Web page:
You are here

Showdown as Flow Rugby League closes today

Published: 
Friday, August 8, 2014
South Africa’s Werner Kok, right, is tackled by T&T’s Agboola Silverthorn during the Rugby 7’s tournament at the Ibrox Stadium during the 2014 Commonwealth Games in Glasgow, Scotland, on July 26. AP Photo

A number of communities from South Trinidad will come together for the final day of competition in the Flow South Central Rugby League (SCRL), at Skinner Park, San Fernando, tonight.

Boys and girls with a range of abilities, from those with little experience to some who were exposed to international competition recently will be on show at the ten-a-side event which is carded to run from 6-10 pm. It will be full contact rugby.

Kicking off the night will be a clash between Basse Terre and Guapo. Rainbow SCC and Sixth Company will follow, before the first girls’ fixture featuring a combination of Sixth Company and Guapo combine against Rainbow SCC. The event will conclude following the feature match between Exiles and Rainbow SCC, which is carded to start at approximately 8.30 pm. Exiles and Rainbow are the only clubs from South currently in the national youth league system and have dominated the SCRL ahead of tonight’s final. The winners of each match will receive awards supplied by Flow.

The event is geared primarily to players at the Under-19 levels and younger divisions, most of whom were introduced to a rugby caravan initiated by Rudolph Jack, former national player and technical director of the Flow South Central Rugby League, and assisted by Flow. This evening’s event has also been supported by the Mouttet Group.

Through the assistance of Flow, Jack has managed to spread interest in the sport of rugby throughout a number of villages and towns in South Trinidad. Jack, who founded Rainbow SCC almost three decades ago has faced several challenges in the tedious task of promoting the sport largely unknown to the region, but said he now feels a sense of accomplishment heading into the finale of the South Central Rugby League in its first season.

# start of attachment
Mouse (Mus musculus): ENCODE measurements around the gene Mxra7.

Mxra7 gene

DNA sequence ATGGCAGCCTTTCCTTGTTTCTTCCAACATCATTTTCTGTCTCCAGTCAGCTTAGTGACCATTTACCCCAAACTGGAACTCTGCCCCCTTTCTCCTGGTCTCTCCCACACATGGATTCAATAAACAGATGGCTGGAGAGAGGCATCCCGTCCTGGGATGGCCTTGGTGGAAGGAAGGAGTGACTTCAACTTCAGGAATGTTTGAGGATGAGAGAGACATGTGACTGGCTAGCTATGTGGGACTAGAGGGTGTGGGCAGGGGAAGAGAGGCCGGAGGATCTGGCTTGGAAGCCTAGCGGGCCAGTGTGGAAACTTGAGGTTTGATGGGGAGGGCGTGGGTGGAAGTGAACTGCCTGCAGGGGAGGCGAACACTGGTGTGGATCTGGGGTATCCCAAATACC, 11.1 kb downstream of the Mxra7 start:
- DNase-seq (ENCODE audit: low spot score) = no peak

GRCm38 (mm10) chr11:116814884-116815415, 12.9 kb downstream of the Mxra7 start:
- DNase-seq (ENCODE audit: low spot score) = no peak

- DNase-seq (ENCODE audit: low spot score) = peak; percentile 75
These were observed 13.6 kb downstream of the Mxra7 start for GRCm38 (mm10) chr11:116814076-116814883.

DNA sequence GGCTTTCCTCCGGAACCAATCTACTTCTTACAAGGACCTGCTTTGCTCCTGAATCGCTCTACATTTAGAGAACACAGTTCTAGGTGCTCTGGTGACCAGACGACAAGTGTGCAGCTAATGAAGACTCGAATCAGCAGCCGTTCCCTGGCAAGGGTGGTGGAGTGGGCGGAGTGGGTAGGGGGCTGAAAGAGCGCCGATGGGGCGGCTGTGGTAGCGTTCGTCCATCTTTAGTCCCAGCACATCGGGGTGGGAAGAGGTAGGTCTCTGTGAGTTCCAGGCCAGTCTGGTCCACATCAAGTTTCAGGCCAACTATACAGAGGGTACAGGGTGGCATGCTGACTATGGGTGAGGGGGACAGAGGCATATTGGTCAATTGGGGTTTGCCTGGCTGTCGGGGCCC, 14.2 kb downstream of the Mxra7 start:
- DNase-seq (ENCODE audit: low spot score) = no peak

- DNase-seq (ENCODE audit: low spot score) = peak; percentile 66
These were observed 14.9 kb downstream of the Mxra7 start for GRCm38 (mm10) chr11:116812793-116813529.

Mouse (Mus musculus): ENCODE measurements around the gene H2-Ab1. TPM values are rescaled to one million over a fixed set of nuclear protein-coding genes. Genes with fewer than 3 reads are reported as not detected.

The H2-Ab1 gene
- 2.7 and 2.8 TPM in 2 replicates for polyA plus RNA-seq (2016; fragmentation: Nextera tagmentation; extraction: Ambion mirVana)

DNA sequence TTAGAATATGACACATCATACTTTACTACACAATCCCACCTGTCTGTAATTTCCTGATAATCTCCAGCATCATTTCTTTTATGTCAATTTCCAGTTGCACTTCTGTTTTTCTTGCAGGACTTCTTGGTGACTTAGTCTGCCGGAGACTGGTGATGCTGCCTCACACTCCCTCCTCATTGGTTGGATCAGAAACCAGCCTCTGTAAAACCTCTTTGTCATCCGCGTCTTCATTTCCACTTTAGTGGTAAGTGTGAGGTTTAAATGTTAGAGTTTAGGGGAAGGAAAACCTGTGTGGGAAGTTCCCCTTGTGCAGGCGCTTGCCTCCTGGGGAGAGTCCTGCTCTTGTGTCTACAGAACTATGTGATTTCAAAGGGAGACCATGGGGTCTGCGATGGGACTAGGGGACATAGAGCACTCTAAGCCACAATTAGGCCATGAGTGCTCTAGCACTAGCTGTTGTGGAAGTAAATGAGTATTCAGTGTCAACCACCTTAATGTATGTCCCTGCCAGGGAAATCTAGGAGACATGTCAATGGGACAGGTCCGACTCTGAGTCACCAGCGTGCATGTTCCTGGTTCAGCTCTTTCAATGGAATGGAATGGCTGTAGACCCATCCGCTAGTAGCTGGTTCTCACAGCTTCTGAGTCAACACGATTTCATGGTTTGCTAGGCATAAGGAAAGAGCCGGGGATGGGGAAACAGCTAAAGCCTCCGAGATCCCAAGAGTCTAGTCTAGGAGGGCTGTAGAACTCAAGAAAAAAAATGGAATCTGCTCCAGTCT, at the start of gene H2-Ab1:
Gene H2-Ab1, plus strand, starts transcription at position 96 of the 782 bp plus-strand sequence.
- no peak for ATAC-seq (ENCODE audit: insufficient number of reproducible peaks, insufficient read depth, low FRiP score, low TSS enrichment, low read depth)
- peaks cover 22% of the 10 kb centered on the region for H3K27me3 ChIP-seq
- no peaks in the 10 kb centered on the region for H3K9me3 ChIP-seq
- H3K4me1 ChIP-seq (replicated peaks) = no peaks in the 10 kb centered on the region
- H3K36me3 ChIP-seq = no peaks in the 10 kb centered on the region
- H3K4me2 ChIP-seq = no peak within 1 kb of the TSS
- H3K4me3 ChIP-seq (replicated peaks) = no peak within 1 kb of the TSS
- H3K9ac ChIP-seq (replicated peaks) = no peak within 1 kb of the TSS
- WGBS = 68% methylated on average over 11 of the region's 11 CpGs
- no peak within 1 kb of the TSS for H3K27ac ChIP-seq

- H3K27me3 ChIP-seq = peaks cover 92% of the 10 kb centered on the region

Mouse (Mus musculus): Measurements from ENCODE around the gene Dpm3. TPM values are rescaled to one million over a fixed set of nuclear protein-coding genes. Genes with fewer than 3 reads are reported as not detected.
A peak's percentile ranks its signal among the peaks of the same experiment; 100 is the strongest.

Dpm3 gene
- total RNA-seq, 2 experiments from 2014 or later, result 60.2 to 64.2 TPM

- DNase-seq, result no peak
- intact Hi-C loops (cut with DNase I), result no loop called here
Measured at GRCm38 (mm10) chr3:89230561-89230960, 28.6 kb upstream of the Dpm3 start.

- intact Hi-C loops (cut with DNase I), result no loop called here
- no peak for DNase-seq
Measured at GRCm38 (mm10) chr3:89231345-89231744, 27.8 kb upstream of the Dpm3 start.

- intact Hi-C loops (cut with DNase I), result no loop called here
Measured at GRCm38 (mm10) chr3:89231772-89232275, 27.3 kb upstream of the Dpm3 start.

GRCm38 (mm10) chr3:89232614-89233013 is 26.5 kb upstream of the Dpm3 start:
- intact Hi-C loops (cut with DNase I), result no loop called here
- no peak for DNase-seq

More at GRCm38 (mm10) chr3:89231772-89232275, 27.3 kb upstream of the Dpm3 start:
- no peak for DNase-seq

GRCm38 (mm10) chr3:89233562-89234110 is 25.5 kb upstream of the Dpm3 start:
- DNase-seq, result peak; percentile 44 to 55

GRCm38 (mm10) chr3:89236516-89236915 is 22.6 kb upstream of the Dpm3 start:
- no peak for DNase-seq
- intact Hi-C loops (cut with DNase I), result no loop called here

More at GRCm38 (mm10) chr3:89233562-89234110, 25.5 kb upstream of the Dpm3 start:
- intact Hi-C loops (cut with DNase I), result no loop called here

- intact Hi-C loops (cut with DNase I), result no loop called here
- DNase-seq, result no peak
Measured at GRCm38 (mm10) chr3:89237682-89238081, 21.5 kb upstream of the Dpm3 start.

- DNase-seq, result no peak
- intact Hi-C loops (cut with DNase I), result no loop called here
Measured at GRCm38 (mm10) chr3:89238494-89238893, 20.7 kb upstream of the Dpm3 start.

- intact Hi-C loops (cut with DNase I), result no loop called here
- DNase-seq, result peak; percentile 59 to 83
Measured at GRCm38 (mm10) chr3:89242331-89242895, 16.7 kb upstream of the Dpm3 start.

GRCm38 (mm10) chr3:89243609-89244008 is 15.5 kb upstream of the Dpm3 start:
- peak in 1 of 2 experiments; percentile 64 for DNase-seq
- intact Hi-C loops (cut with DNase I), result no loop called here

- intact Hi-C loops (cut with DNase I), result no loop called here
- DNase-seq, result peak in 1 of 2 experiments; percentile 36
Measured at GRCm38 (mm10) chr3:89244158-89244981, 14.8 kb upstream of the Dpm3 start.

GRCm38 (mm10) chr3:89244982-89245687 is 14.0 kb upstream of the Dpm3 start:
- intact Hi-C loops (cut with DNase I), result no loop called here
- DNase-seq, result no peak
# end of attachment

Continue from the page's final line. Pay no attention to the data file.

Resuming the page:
“Since the caravan began in February, many children have been exposed to the sport. A couple players have even gotten into the Club Select team, which we fielded at the Nacra Under-19 Championships, last month. They represent some of the teams which only came on board from the caravan,” said Jack.

He noted three players from Basse Terre, brothers Ted and Declan Davis and Miles Brian, all of whom quickly moved up the ranks to earn a spot in the Club Select team. Exiles player Jarron Panton also made it into the Club Select, while his brother Leon Panton was in the T&T Championship team. Jack also helped produce a number of players who are in the national ranks including his son, another national Under-19 player Themba Jack, as well as Agboola Silverthorne, who is regarded by many in the rugby fraternity as one of the most promising young players. He plays for the senior national men’s team.

Since the sport was officially introduced in this country in 1922, no such youth-focused event has made it way South and into the rural communities. He said plans remain in place to introduce the sport to more communities. Jack credited former T&T Rugby Football Union secretary and current T&T Olympic Committee president Brian Lewis as the person who introduced an initiative to introduce rugby into rural communities.

The next major initiative by the South Central Rugby League is for it to host a knockout tournament in the 7s format, in November. Jack said the shorter format is the future of the sport in this country.